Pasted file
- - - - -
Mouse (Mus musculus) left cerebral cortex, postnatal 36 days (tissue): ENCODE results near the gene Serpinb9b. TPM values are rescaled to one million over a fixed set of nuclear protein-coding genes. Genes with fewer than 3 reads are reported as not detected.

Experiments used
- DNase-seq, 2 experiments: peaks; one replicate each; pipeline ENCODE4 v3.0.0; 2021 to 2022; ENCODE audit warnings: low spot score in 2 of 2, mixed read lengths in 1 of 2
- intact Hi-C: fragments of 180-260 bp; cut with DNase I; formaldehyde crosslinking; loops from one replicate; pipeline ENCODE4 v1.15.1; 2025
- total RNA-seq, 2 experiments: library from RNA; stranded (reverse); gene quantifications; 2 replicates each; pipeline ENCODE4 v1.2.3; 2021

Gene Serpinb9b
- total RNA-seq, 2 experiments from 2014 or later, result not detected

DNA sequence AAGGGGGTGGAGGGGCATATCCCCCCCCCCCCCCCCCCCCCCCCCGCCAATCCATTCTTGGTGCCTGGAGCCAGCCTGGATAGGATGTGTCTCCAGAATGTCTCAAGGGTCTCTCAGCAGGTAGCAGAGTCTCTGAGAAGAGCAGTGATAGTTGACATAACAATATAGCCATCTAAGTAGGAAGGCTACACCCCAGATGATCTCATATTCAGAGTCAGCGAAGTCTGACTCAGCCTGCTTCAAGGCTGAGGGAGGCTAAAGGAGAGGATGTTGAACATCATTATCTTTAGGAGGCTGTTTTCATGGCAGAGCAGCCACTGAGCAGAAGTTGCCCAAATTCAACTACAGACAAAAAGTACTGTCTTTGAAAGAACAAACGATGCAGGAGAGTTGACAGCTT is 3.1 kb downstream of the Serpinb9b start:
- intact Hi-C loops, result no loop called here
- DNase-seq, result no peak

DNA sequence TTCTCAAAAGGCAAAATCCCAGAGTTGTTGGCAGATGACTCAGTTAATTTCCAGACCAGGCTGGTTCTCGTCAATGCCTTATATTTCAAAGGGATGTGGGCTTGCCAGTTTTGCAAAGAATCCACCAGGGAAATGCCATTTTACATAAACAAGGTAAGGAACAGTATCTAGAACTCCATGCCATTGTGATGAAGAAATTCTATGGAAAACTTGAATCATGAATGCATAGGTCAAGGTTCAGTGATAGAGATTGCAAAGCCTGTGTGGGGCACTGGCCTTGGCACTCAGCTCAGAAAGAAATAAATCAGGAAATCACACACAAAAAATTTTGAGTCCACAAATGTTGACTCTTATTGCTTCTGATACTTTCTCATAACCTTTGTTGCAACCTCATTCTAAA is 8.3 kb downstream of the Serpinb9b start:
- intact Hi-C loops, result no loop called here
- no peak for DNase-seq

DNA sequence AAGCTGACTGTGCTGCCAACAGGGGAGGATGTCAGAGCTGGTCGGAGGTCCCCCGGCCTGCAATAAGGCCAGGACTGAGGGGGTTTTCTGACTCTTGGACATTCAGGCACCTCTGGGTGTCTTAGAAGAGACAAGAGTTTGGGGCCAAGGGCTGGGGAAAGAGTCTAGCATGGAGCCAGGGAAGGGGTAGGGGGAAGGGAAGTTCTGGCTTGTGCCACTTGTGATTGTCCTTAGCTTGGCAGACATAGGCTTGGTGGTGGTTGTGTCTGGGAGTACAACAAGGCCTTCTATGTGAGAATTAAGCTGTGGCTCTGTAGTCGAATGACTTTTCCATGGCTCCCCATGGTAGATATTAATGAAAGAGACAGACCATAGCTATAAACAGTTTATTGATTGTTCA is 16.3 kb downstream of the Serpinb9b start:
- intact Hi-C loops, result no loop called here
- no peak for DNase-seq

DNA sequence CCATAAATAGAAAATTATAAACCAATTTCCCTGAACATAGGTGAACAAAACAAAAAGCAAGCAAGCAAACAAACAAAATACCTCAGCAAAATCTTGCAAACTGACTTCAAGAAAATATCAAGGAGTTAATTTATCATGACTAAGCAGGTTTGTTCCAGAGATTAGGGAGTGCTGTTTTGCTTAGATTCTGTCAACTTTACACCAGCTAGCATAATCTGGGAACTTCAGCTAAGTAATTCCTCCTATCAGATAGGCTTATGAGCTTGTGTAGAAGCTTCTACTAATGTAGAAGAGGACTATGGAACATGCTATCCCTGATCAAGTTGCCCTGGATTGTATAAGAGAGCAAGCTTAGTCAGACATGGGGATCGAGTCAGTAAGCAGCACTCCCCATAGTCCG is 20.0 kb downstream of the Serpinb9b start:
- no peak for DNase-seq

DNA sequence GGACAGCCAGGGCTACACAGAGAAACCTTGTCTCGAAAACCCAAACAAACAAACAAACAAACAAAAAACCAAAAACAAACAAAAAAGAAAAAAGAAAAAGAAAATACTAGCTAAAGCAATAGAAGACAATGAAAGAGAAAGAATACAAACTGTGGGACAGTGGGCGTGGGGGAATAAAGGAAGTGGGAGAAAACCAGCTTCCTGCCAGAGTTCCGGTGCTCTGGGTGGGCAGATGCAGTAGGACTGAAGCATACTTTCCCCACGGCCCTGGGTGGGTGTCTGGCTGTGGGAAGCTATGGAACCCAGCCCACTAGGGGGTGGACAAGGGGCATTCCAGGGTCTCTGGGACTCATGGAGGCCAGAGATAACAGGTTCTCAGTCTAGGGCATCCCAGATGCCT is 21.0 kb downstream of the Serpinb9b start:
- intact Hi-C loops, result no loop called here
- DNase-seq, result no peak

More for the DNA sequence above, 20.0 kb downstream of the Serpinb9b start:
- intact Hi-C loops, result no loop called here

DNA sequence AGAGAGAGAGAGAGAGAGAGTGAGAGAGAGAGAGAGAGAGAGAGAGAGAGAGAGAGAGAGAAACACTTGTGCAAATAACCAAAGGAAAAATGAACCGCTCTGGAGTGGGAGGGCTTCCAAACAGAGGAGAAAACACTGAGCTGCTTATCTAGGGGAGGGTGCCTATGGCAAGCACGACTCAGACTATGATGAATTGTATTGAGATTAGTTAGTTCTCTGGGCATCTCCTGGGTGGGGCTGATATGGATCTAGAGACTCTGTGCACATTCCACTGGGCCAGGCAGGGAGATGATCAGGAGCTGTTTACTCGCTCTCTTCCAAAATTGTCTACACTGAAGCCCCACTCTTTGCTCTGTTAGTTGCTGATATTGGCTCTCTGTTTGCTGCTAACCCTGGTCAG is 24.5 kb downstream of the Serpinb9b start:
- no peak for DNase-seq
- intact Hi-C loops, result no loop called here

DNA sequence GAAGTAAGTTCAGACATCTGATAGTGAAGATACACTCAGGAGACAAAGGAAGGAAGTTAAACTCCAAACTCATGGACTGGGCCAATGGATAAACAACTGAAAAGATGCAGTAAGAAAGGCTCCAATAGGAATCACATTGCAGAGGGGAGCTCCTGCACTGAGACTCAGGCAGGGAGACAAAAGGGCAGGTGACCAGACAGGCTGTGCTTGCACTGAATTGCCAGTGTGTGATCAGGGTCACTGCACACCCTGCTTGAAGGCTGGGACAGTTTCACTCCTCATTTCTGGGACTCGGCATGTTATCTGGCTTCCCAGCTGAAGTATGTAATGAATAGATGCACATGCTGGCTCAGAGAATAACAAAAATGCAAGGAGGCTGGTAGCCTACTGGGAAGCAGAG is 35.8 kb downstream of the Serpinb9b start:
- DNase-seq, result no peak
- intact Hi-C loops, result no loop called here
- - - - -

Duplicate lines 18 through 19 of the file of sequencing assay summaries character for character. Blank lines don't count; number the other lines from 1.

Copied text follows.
- no peak for DNase-seq

DNA sequence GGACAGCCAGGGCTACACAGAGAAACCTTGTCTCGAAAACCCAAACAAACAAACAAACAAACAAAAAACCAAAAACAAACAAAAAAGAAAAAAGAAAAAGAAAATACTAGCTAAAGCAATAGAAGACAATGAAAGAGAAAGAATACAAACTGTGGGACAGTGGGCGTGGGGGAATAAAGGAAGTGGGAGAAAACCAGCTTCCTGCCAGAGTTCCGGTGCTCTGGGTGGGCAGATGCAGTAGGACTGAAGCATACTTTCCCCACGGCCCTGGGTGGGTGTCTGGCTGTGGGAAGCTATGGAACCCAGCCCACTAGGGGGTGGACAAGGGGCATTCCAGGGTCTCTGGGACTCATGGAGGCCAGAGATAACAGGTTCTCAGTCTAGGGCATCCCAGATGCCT is 21.0 kb downstream of the Serpinb9b start: